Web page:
White House Seeks to Make Audio and Video Streaming a Felony.

There has been a long discussion on Oneutah about wiretapping terrorists. Now the Obama administration has released a white paper recommending laws to authorize the government to wiretap anyone suspected of copyright infringement. They also want to give copyright owners heads up on all investigations and seizures prior to any government action.


Recommendation: The Administration recommends that Congress amend 18 U.S.C. § 2516 to give law enforcement authority to seek a wiretap for criminal copyright and trademark offenses.

The administration also wants to make streaming video or music a felony with up to 20 years in prison. So playing that Youtube video could get you put away for a long time if Obama gets his way. Senate bill S. 978 is running through Congress right now that will criminalize streaming of video or audio files. More and more we are seeing copyright laws used to squelch free speech and now they can use these proposed laws if enacted to remove sites deemed “Infringers” and put not only the website operators in prison but individual users as well.

Ensure Felony Penalties for Infringement By Streaming and by Means of Other New Technology: It is imperative that our laws account for changes in technology used by infringers. One recent technological change is the illegal streaming of content. Existing law provides felony penalties for willful copyright infringement, but felony penalties are predicated on the defendant either illegally reproducing or distributing the copyrighted work.2 Questions have arisen about whether streaming constitutes the
distribution of copyrighted works (and thereby is a felony) .

Soon even linking or accessing a site could become illegal in Obama’s IP Maximilist world.

Read more on this subject:


, , , ,

  1. #1 by Ken on June 5, 2011 - 6:29 pm

    At a time our prisons are over crowded and they are releasing violent prisoners the Obama Administration wants to fill our prisons full of down-loaders and streamers.

  2. #2 by james farmer on June 5, 2011 - 7:01 pm

    Ken: In all seriousness, I think you are being slightly hysterical. The Obama administration is not going to throw someone in jail for watching a YouTube video. 😉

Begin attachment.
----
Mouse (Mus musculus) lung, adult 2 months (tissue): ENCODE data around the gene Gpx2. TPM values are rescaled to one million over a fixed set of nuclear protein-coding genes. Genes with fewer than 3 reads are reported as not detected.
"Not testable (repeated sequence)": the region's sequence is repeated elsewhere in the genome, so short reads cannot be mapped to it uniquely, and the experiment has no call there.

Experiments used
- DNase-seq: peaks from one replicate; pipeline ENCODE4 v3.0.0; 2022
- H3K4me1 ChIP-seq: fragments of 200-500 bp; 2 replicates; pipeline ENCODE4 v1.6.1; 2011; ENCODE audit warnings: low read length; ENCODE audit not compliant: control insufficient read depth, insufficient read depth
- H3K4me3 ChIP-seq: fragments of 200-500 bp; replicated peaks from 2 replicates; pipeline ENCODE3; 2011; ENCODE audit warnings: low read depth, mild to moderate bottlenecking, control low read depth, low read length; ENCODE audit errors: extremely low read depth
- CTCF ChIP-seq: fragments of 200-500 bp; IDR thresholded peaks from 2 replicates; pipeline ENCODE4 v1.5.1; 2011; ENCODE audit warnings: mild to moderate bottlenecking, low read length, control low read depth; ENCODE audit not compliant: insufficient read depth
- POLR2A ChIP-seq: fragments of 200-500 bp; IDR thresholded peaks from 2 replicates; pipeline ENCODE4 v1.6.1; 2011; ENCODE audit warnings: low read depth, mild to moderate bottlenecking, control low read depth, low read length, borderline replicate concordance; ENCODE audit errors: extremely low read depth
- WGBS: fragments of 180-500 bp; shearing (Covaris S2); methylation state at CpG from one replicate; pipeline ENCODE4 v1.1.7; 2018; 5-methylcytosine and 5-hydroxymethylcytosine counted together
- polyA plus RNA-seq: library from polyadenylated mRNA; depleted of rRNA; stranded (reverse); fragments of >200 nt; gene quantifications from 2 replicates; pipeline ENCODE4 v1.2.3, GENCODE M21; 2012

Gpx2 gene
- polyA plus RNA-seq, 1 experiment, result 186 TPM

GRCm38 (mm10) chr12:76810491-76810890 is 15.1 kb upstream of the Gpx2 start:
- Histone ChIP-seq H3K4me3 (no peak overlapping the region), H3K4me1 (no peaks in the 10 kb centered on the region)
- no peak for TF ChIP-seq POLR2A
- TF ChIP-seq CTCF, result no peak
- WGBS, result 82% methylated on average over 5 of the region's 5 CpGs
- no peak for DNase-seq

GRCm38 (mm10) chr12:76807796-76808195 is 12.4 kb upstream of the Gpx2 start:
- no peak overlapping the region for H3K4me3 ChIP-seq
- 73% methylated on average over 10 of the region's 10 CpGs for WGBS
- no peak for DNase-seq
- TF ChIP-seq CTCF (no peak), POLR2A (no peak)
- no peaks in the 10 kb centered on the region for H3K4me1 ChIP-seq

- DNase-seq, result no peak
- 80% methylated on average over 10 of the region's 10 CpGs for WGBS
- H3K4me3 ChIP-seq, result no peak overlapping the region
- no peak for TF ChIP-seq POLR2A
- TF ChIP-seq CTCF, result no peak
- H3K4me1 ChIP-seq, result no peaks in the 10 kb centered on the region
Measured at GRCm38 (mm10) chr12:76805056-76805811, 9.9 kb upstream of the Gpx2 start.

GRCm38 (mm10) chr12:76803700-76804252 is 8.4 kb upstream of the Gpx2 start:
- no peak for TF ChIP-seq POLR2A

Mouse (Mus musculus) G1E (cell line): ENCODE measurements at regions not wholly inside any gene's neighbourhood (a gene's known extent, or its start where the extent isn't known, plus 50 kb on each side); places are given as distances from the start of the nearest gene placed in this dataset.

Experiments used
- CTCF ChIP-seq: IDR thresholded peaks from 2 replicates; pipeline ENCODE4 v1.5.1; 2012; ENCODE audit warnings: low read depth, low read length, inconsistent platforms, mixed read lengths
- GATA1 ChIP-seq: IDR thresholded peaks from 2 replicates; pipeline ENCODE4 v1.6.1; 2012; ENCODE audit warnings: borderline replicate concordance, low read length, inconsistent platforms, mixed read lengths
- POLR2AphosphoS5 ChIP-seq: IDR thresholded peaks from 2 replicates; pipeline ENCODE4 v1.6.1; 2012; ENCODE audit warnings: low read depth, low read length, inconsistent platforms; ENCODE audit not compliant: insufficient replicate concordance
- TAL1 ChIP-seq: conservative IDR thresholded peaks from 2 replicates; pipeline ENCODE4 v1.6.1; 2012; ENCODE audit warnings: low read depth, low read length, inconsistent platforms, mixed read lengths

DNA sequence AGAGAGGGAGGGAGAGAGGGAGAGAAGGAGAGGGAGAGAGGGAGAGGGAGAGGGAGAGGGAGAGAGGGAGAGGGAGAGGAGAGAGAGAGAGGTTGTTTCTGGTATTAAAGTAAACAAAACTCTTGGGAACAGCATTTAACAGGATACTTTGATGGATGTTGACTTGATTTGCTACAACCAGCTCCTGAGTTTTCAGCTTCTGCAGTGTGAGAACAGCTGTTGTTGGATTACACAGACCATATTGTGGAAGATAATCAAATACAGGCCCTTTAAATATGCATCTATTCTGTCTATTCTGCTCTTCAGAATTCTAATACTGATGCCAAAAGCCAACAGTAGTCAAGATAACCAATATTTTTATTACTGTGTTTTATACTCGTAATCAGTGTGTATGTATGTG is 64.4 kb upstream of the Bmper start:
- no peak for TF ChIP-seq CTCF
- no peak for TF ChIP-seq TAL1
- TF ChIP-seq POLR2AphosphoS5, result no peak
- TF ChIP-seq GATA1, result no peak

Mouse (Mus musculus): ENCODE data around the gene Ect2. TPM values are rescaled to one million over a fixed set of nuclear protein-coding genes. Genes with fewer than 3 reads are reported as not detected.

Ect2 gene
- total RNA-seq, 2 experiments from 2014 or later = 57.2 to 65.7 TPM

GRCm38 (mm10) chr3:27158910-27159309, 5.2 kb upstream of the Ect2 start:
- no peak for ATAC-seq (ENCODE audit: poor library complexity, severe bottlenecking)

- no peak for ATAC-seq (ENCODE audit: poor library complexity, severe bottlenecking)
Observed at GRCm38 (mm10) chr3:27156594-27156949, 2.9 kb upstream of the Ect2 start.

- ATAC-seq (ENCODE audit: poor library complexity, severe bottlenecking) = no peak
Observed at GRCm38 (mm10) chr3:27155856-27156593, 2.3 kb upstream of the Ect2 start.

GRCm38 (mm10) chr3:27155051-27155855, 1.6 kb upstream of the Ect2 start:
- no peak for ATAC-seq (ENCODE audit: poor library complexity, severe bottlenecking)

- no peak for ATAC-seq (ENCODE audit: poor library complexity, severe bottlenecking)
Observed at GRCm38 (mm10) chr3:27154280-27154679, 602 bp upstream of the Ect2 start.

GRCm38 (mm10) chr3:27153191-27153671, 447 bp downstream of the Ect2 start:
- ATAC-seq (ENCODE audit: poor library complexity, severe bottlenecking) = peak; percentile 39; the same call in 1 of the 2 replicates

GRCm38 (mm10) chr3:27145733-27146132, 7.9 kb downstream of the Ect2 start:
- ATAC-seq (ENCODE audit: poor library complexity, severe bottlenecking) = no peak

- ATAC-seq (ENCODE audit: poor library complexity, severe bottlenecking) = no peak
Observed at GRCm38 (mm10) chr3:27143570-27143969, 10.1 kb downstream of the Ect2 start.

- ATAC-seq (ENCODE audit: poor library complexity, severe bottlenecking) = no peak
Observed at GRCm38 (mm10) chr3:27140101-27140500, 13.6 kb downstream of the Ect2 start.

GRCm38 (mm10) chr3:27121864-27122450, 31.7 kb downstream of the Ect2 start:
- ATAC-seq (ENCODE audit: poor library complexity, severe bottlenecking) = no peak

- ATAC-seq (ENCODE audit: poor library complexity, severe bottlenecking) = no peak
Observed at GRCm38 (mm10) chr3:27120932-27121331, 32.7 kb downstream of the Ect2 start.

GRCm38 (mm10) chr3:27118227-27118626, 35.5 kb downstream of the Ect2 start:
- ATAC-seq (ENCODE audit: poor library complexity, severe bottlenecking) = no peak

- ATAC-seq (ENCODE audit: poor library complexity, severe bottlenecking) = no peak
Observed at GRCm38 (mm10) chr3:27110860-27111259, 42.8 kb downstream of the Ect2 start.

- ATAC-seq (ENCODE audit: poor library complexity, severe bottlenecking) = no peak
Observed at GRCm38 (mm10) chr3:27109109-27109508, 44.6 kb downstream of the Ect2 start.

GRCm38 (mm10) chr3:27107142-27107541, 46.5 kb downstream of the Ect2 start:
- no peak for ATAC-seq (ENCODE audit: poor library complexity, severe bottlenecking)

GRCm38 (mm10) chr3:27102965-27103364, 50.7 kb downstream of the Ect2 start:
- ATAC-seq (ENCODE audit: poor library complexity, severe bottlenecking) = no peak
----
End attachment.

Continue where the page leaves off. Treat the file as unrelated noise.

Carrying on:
3. #3 by Ken on June 5, 2011 - 7:07 pm


    I wish that were true but the Bill running through Congress is about streaming video from sites that offer copyrighted material. Perhaps the bill’s sponsors have “rogue sites” on their mind but once these things become law the RIAA will not hesitate to use them to start rounding up down-loaders and streamers. Suing everyone is expensive so they want to make these things criminal so the tax payers will pay for the enforcement.

  4. #4 by brewski on June 5, 2011 - 10:00 pm

    James, the Obama adminsitration can throw someone in jail for no reason at all.

    Try to keep up.

  5. #5 by Ken on June 5, 2011 - 10:23 pm

    When we have an administration that will arrest people who resist getting molested at the airport and use economic blackmail against Texas by threatening to create a State wide no fly zone you know we are not dealing with an administration that cares a wit about rights.

  6. #6 by Larry Bergan on June 5, 2011 - 11:52 pm


    Sorry, but I got to say it: where were you when this was being set up by the Bush administration. Obama is utterly surrounded by the people you supported in the past. Can you admit to any complicity here?

    That goes for brewski too.

  7. #7 by Larry Bergan on June 5, 2011 - 11:54 pm

    I don’t believe for a moment that ANYBODY is gong to jail for watching a YouTube video. If we ARE, I suggest we all watch as many YouTube videos as we can!

    You silly wabbits.

  8. #8 by Richard Warnick on June 5, 2011 - 11:59 pm

    I think it was Senator Orrin Hatch who suggested the proper punishment for downloading copyrighted material was to fry the offender’s motherboard remotely. I guess he’s still working on the technology, but someday…

  9. #9 by Larry Bergan on June 6, 2011 - 1:06 am

    From Richards great – offshore, but accurate – link concerning Orrin Hatch’s typical tyraid:

    “If we can find some way to do this without destroying their machines, we’d be interested in hearing about that,” Mr Hatch said.

    There’s no excuse for anyone violating copyright laws

    “If that’s the only way, then I’m all for destroying their machines.”

    He said if a few hundred thousand people suffered damage to their computers, the online community would realize the clampdown was serious.

    Nobody’s ever going to be claiming Orrin Hatch isn’t a serious kind of guy; especially when his music doesn’t make squat.

    This dude needs to be removed from public life using the voting machines. Get busy, hackers!

    Of course I’ve always said I would like to have hand-marked, hand-counted ballots with absolute public scrutiny which doesn’t seem remotely possible in this crappy “democracy” of ours.

  10. #10 by Larry Bergan on June 6, 2011 - 1:28 am


    It’s a right dead certainty that an actual explosive charge would need to be included in the production of a computer or a cell phone. Can you imagine teenagers heads being blown off without somebody speaking out?

  11. #11 by jjohnsen on June 6, 2011 - 10:06 am

    Felony for watching Youtube, lol. Same old conspiracy Ken.

  12. #12 by Richard Warnick on June 6, 2011 - 12:46 pm


    Not to mention the problem with marketing exploding computers. 🙁

  13. #13 by Larry Bergan on June 6, 2011 - 1:33 pm

    I’m not going to try to find it because I’m sure it’s been purged from the internet, but I am absolutely positive that Orrin Hatch’s office had to admit they hacked into John Kerry’s computer. That story died before it was born.

    I guess you’d have to say it was aborted.

    And yes; even flag burning is OK if you’re a republican. Life just isn’t worth it unless you can conspicuously deny others, things you have in abundance.

  14. #14 by Ken on June 6, 2011 - 2:56 pm